The Register writes:
Chinese hackers have attacked Tesla electric cars from afar, using exploits that can activate brakes, unlock doors, and fold mirrors from up to 20 kilometres (12 miles) away while the cars are in motion.
Keen Security Lab senior researchers Sen Nie, Ling Liu, and Wen Lu, along with director Samuel Lv, demonstrated the hacks against a Tesla Model S P85 and 75D and say their efforts will work on multiple Tesla models.
The Shanghai, China-based hacking firm has withheld details of the world-first zero day attacks and privately disclosed the flaws to Tesla.
Full details of how the researchers were able to hack the Tesla have not been made public, but it appears from the video that part of the process involved intercepting a Tesla owner’s attempt to find the nearest charging station.
Tesla says that it has awarded the researchers under its bug bounty program, and said a patch for the flaw had already been created and rolled-out to affected vehicles:
“Within just 10 days of receiving this report, Tesla has already deployed an over-the-air software update (v7.1, 2.36.31) that addresses the potential security issues. The issue demonstrated is only triggered when the web browser is used, and also required the car to be physically near to and connected to a malicious Wi-Fi hotspot. Our realistic estimate is that the risk to our customers was very low, but this did not stop us from responding quickly.”
This isn’t, of course, the first time that Teslas have proven themselves to be vulnerable to hackers.
Concerns were raised a few years ago that the only thing which stopped a hacker from stealing your $100,000 vehicle was a simple six-character password.
It’s not going to be too long before all of us are driving ‘connected’ cars. I’m in a quandary – should I pay extra for a car that *isn’t* part of the internet of things, or will that make software and safety updates a right pain in the backside to deploy?
When done right, software *can* make our cars smarter and safer. But we need dangerous bugs in the software to be ironed out, and a safe and simple way to update our cars without opening backdoors through which hackers can take advantage.
USB stick anybody?
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6 comments on “Watch Teslas being hacked as they drive, from up to 20 km away”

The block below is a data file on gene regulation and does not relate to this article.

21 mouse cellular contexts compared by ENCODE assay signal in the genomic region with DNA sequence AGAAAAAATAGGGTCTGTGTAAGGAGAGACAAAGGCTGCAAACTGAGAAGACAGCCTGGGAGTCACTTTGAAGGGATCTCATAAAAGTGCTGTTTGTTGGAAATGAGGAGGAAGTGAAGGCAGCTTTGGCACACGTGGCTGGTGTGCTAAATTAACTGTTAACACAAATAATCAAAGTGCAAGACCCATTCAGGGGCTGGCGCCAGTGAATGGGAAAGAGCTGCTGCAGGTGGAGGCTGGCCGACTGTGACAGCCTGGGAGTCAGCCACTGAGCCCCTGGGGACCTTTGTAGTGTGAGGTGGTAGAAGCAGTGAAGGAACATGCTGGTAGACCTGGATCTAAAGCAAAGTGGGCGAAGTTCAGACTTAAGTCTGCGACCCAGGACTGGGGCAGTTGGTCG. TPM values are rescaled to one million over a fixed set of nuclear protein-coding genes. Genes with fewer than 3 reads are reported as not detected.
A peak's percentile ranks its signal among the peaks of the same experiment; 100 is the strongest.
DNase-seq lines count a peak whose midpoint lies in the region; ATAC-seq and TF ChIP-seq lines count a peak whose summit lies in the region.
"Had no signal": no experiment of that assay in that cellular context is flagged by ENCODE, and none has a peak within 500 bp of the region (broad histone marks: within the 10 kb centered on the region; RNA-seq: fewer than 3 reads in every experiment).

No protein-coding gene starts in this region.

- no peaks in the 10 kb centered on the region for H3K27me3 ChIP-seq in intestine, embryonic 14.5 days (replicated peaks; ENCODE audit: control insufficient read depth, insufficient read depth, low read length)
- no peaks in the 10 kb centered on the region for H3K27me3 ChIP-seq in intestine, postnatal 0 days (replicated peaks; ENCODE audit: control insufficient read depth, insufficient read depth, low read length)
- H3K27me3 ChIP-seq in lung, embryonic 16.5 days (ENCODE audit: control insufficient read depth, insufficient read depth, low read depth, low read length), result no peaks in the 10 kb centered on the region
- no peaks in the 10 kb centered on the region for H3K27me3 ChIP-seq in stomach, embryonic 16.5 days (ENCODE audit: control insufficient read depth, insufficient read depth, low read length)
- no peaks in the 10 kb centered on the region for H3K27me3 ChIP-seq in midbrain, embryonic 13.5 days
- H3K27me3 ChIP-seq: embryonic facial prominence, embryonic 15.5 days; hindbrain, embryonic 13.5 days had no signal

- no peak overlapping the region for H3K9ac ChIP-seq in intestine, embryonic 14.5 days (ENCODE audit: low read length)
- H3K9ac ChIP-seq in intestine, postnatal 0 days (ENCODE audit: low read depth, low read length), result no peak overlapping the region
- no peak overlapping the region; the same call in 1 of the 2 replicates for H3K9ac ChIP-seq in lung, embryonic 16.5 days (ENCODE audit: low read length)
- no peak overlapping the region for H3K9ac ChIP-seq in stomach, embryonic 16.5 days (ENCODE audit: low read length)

My understanding was only if it was using same wifi which would mean max 300m or so.
Hi Norman. Although it appears that the initial interception of credentials (if that's what is happening when the owner searches for a charging station) takes place at close range, the video goes on to demonstrate a remote hacker based in the researchers' offices (12 miles away) successfully hijacking control of the vehicle.
Meanwhile it was already patched by Tesla in 10 days. FYI the Tesla app allows some of those functions including keyless driving.
You have to hand it to Tesla for their quick reaction and for having built the cars with enough forward thought around the need to update. So many of these manufacturers didn't and are seeing this in the news with no way other than "bring them in". Tesla ironed it out, tested it and hit the big red "update" button to deploy. Way to go! They should be commended and praised in the industry vs any shaming related to the bugs found. I'm sure most media will take this as a time to show how bad things are, but they should focus on how right it's done/addressed.
Tesla also rewarded the hackers for the professional way in which they conducted the tests and reported the findings. Tesla certainly seem to be a forward-thinking company!
We have too much technology. Nobody wants to do anything for themselves. Maps used to come in books or fold up paper format (know anyone who colud consistantly fold the map the right way?) Now everything is done for you via computer. We might as well hire caterpillers to spin us cocoons so we are safe, nice, warm and fuzzy. Or else we could become gov't subsidized junkies.